Works for me and well and truly sharp enough for me! 
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Post Options Post Options   Likes (0) Likes(0)   Quote Kandrew Quote  Post ReplyReply Direct Link To This Post Posted: 23 Jan 2019 at 12:14pm
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Yep I suppose it’s how far you want to take, I brought a rapala filleting knife from burnsco and one of their red electric shapeners. I just give the knife a tickle up before I start, cut all the way down the back bone through the rib cage and pin bones. Works for me.

Best thing then flour and batter and into the deep fryer
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Post Options Post Options   Likes (0) Likes(0)   Quote Steps Quote  Post ReplyReply Direct Link To This Post Posted: 23 Jan 2019 at 6:36pm
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I haven't stoned them for over a year now I run them over the steel before a filleting session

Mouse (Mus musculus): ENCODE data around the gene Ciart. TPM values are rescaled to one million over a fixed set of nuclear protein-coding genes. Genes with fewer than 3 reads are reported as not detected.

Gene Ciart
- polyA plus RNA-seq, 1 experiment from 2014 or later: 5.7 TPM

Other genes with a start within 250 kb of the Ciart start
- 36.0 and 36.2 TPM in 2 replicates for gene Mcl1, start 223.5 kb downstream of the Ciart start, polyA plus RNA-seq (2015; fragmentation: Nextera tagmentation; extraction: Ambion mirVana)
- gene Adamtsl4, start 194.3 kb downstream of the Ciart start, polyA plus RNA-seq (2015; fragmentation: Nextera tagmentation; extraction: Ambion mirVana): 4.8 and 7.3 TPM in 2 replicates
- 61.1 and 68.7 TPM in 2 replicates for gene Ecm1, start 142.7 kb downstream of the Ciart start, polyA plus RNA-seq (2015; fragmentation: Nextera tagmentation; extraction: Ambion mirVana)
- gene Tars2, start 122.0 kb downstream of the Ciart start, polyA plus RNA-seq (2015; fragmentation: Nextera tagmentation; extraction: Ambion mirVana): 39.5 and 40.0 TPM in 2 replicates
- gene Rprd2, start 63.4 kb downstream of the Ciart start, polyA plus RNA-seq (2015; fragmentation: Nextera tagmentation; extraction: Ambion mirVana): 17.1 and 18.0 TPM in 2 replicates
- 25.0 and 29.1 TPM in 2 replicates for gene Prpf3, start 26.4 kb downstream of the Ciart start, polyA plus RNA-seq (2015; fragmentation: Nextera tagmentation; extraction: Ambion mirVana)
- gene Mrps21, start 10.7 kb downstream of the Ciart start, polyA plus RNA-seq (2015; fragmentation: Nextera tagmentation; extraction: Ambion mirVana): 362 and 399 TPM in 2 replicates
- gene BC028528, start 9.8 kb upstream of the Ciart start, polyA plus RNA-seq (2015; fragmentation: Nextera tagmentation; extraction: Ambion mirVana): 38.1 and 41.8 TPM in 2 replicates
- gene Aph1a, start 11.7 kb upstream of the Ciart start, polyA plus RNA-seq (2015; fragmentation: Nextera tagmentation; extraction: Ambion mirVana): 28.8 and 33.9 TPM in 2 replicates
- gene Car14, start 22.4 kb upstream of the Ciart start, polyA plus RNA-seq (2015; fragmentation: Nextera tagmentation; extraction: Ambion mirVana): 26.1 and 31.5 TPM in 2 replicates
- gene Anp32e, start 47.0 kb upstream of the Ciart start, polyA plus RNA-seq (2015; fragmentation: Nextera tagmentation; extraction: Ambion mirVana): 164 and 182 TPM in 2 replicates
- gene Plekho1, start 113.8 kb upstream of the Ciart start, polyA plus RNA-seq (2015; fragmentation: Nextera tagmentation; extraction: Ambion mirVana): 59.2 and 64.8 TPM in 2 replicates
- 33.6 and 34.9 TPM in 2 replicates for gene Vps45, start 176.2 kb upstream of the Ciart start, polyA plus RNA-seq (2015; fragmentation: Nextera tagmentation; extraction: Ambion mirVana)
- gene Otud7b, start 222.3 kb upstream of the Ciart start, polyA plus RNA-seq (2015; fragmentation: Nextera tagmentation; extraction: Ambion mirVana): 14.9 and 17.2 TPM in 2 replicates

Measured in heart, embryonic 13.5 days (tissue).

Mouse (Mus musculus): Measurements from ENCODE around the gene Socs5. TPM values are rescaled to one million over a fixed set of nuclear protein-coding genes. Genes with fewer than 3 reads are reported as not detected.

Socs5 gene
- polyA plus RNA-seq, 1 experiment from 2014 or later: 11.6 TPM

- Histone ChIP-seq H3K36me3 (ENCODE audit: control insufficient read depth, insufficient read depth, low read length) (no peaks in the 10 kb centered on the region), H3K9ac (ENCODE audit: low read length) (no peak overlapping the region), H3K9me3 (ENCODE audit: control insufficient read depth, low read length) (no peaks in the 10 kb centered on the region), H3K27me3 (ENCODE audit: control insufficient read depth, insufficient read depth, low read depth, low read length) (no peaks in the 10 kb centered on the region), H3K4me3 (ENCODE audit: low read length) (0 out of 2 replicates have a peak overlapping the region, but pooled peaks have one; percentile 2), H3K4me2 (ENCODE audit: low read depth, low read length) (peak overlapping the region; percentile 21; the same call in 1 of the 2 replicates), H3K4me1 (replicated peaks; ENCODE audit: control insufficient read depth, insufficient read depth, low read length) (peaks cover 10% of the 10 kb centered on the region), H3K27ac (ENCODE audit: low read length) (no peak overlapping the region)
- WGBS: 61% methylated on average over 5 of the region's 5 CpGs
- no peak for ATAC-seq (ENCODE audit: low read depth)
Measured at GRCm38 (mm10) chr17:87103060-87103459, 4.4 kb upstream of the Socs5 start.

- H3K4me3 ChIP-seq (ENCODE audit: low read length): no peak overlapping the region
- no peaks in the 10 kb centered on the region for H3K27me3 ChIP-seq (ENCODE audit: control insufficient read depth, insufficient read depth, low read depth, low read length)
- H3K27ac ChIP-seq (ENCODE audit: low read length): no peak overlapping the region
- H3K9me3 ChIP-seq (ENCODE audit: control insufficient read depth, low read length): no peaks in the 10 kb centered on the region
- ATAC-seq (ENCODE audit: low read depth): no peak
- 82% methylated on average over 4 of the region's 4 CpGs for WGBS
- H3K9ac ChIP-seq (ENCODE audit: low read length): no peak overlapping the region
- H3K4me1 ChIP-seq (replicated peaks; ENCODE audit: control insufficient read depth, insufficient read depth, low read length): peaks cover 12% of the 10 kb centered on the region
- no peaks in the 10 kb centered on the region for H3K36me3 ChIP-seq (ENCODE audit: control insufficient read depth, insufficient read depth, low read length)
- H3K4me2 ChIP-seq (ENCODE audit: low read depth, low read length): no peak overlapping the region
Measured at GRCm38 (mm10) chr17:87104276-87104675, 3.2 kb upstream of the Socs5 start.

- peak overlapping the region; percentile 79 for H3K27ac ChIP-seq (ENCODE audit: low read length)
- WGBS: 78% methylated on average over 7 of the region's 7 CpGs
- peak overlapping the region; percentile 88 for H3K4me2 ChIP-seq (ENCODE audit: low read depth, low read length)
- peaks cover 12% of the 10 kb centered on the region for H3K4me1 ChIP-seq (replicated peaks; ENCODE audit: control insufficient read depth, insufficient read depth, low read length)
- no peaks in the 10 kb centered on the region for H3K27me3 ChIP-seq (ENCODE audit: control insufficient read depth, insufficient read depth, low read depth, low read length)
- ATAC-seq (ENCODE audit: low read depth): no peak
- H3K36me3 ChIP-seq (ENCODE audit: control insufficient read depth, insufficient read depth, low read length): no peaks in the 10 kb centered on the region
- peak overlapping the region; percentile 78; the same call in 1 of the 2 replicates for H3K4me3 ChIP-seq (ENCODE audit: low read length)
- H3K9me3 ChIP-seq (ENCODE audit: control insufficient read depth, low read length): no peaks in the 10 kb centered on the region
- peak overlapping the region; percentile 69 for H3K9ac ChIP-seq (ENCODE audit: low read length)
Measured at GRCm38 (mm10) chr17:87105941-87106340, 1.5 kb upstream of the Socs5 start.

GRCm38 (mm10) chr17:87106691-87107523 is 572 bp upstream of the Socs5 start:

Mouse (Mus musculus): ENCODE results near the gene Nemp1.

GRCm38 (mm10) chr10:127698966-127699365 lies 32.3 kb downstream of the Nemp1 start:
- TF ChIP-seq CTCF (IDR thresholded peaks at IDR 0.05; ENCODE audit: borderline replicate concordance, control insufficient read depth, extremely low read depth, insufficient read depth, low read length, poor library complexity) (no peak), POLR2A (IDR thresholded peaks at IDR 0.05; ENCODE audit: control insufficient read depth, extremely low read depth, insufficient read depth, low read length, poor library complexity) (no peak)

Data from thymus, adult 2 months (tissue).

The steel doent sharpen a edge.. it staighens out the burr.. you will find when the burr has broken off you will need to re hone.. be it a stone or strop..
Work the edge one way, form the burr, then the other, getting ligher pressure and finer grits as you go..

 I work the main edge around 30 deg.. that chops (dont draw it across the bones.) thru ribs , pin bones etc.. the steep edge keeps the edge longer
The tip curve around 20/22 deg.. that is where the filleting, peeling meat back from bones happens.. use the very tip no edge against splines etc

Same principle applies to lotas things.. a chainsaw.. cut pine.. 22 deg.. cut manuka or puriri 30/35 deg.. a 22 deg blade will dull very quick on hard wood.

Its not just the quaity of the steel, or the angle, but the skills of the person using the knife that determines how a blade stands up...
 A knowledgable and skilled knife person even with a crap soft very flexable steel knife will keep that edge far longer than a unskilled person with the best steel and edge in the world.
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Originally posted by Steps Steps wrote:

All our knives.. kitchen  and filleting are Green River.. now an obsolete brand  superseded by the Victory brand made by Goddards in East Tamaki


Hi Steps,

I salute your knowledge of all things sharpening, particularly the old school stuff.
However, I don't think you're correct that the Green River brand is obsolete or was superseded by Victory.